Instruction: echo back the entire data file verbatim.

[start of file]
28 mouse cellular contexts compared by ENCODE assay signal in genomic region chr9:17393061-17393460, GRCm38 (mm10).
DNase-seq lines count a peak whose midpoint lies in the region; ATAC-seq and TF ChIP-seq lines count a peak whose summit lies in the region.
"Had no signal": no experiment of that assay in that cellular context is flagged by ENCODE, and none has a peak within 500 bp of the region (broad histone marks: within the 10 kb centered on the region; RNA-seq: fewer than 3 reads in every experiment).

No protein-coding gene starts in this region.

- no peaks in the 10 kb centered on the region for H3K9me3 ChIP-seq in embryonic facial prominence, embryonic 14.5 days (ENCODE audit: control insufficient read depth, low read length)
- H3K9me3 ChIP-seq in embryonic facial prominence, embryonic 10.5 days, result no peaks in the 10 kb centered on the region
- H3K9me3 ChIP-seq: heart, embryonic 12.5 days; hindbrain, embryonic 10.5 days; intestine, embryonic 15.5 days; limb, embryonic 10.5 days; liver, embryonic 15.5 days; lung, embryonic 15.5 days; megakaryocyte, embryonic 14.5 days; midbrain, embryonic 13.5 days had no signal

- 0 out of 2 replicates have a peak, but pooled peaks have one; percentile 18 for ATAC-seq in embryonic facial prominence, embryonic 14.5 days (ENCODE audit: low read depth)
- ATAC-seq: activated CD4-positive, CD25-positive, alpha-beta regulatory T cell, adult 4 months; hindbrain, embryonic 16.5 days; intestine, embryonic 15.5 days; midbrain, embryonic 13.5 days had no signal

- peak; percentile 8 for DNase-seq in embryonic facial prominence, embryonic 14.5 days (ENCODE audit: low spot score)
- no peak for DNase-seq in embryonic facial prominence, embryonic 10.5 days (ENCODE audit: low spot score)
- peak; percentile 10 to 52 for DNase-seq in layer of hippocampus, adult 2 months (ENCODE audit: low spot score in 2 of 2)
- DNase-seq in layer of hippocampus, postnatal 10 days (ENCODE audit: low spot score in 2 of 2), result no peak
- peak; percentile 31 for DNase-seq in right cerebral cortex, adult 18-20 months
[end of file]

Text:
28 mouse cellular contexts compared by ENCODE assay signal in genomic region chr9:17393061-17393460, GRCm38 (mm10).
DNase-seq lines count a peak whose midpoint lies in the region; ATAC-seq and TF ChIP-seq lines count a peak whose summit lies in the region.
"Had no signal": no experiment of that assay in that cellular context is flagged by ENCODE, and none has a peak within 500 bp of the region (broad histone marks: within the 10 kb centered on the region; RNA-seq: fewer than 3 reads in every experiment).

No protein-coding gene starts in this region.

- no peaks in the 10 kb centered on the region for H3K9me3 ChIP-seq in embryonic facial prominence, embryonic 14.5 days (ENCODE audit: control insufficient read depth, low read length)
- H3K9me3 ChIP-seq in embryonic facial prominence, embryonic 10.5 days, result no peaks in the 10 kb centered on the region
- H3K9me3 ChIP-seq: heart, embryonic 12.5 days; hindbrain, embryonic 10.5 days; intestine, embryonic 15.5 days; limb, embryonic 10.5 days; liver, embryonic 15.5 days; lung, embryonic 15.5 days; megakaryocyte, embryonic 14.5 days; midbrain, embryonic 13.5 days had no signal

- 0 out of 2 replicates have a peak, but pooled peaks have one; percentile 18 for ATAC-seq in embryonic facial prominence, embryonic 14.5 days (ENCODE audit: low read depth)
- ATAC-seq: activated CD4-positive, CD25-positive, alpha-beta regulatory T cell, adult 4 months; hindbrain, embryonic 16.5 days; intestine, embryonic 15.5 days; midbrain, embryonic 13.5 days had no signal

- peak; percentile 8 for DNase-seq in embryonic facial prominence, embryonic 14.5 days (ENCODE audit: low spot score)
- no peak for DNase-seq in embryonic facial prominence, embryonic 10.5 days (ENCODE audit: low spot score)
- peak; percentile 10 to 52 for DNase-seq in layer of hippocampus, adult 2 months (ENCODE audit: low spot score in 2 of 2)
- DNase-seq in layer of hippocampus, postnatal 10 days (ENCODE audit: low spot score in 2 of 2), result no peak
- peak; percentile 31 for DNase-seq in right cerebral cortex, adult 18-20 months